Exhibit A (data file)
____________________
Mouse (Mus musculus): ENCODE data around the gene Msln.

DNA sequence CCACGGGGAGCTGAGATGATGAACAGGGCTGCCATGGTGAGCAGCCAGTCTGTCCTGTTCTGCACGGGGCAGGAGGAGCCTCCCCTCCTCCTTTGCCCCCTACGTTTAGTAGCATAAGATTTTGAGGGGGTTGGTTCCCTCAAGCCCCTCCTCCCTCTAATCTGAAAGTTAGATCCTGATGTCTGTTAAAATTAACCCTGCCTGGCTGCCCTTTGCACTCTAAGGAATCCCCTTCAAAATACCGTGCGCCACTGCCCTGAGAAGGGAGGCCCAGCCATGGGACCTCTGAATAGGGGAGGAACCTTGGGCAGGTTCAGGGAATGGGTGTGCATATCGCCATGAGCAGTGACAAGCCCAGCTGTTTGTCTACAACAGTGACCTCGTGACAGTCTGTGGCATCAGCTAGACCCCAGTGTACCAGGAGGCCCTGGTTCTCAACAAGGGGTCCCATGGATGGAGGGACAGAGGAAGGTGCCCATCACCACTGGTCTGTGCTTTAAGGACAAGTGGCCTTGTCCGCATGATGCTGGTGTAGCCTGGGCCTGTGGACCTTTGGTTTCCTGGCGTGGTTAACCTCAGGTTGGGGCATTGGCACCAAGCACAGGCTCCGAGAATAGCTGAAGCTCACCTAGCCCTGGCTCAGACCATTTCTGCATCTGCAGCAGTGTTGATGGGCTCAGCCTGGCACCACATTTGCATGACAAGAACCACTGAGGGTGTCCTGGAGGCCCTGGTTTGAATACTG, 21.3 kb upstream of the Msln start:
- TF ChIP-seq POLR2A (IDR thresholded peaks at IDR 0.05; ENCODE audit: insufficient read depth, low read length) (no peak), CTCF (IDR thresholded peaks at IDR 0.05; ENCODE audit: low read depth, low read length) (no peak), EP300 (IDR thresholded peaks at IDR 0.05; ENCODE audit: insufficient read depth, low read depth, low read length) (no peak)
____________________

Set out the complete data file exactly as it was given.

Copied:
Mouse (Mus musculus): ENCODE data around the gene Msln.

DNA sequence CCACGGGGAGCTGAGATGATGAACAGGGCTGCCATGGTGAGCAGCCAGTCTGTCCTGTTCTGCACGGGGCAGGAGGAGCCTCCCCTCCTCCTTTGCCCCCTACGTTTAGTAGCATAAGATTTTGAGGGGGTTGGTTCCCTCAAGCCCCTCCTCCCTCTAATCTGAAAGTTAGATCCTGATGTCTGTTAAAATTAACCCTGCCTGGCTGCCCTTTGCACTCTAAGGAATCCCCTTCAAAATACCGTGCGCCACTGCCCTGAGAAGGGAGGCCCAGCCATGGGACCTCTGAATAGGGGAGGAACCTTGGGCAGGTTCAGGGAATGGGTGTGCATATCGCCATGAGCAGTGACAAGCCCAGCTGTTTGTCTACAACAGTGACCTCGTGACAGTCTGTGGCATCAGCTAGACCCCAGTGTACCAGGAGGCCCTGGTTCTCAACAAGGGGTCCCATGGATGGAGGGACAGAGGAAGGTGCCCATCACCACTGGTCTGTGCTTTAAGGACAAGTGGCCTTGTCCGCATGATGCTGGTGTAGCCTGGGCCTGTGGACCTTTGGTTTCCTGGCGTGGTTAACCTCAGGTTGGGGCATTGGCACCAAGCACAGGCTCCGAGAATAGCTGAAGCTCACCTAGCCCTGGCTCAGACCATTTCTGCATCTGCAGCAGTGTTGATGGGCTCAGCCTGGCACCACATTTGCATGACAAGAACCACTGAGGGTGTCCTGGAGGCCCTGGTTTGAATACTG, 21.3 kb upstream of the Msln start:
- TF ChIP-seq POLR2A (IDR thresholded peaks at IDR 0.05; ENCODE audit: insufficient read depth, low read length) (no peak), CTCF (IDR thresholded peaks at IDR 0.05; ENCODE audit: low read depth, low read length) (no peak), EP300 (IDR thresholded peaks at IDR 0.05; ENCODE audit: insufficient read depth, low read depth, low read length) (no peak)